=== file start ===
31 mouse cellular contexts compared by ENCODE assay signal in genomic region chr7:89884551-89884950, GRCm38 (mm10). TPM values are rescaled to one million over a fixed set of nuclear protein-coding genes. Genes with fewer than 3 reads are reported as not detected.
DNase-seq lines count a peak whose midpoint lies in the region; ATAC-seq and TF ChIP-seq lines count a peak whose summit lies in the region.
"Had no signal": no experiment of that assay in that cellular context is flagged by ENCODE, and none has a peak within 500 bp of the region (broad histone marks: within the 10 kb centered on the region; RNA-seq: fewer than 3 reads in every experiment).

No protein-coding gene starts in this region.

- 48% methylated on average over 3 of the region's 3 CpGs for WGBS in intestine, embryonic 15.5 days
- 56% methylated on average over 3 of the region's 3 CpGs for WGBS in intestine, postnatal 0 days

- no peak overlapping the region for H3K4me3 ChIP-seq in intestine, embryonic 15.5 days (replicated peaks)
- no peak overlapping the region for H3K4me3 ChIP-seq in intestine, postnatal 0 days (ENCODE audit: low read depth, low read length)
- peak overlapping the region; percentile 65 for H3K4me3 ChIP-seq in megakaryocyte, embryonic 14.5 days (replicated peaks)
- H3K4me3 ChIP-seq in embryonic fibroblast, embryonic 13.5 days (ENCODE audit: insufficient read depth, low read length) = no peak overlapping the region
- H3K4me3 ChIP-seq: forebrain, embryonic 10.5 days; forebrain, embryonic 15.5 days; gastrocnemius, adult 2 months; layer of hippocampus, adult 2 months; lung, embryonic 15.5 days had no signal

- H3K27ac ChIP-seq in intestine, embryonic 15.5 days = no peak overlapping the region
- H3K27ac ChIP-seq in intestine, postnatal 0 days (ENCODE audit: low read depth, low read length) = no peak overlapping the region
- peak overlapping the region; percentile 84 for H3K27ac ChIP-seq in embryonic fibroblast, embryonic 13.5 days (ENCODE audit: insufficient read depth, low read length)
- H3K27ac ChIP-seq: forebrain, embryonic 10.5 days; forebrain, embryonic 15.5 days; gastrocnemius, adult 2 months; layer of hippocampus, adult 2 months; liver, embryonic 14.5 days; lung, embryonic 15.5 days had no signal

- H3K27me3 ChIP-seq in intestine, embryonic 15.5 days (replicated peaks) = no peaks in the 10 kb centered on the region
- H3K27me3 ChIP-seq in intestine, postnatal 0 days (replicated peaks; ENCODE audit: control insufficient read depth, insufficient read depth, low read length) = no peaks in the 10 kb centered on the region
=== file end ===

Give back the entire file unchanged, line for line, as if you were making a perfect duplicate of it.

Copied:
31 mouse cellular contexts compared by ENCODE assay signal in genomic region chr7:89884551-89884950, GRCm38 (mm10). TPM values are rescaled to one million over a fixed set of nuclear protein-coding genes. Genes with fewer than 3 reads are reported as not detected.
DNase-seq lines count a peak whose midpoint lies in the region; ATAC-seq and TF ChIP-seq lines count a peak whose summit lies in the region.
"Had no signal": no experiment of that assay in that cellular context is flagged by ENCODE, and none has a peak within 500 bp of the region (broad histone marks: within the 10 kb centered on the region; RNA-seq: fewer than 3 reads in every experiment).

No protein-coding gene starts in this region.

- 48% methylated on average over 3 of the region's 3 CpGs for WGBS in intestine, embryonic 15.5 days
- 56% methylated on average over 3 of the region's 3 CpGs for WGBS in intestine, postnatal 0 days

- no peak overlapping the region for H3K4me3 ChIP-seq in intestine, embryonic 15.5 days (replicated peaks)
- no peak overlapping the region for H3K4me3 ChIP-seq in intestine, postnatal 0 days (ENCODE audit: low read depth, low read length)
- peak overlapping the region; percentile 65 for H3K4me3 ChIP-seq in megakaryocyte, embryonic 14.5 days (replicated peaks)
- H3K4me3 ChIP-seq in embryonic fibroblast, embryonic 13.5 days (ENCODE audit: insufficient read depth, low read length) = no peak overlapping the region
- H3K4me3 ChIP-seq: forebrain, embryonic 10.5 days; forebrain, embryonic 15.5 days; gastrocnemius, adult 2 months; layer of hippocampus, adult 2 months; lung, embryonic 15.5 days had no signal

- H3K27ac ChIP-seq in intestine, embryonic 15.5 days = no peak overlapping the region
- H3K27ac ChIP-seq in intestine, postnatal 0 days (ENCODE audit: low read depth, low read length) = no peak overlapping the region
- peak overlapping the region; percentile 84 for H3K27ac ChIP-seq in embryonic fibroblast, embryonic 13.5 days (ENCODE audit: insufficient read depth, low read length)
- H3K27ac ChIP-seq: forebrain, embryonic 10.5 days; forebrain, embryonic 15.5 days; gastrocnemius, adult 2 months; layer of hippocampus, adult 2 months; liver, embryonic 14.5 days; lung, embryonic 15.5 days had no signal

- H3K27me3 ChIP-seq in intestine, embryonic 15.5 days (replicated peaks) = no peaks in the 10 kb centered on the region
- H3K27me3 ChIP-seq in intestine, postnatal 0 days (replicated peaks; ENCODE audit: control insufficient read depth, insufficient read depth, low read length) = no peaks in the 10 kb centered on the region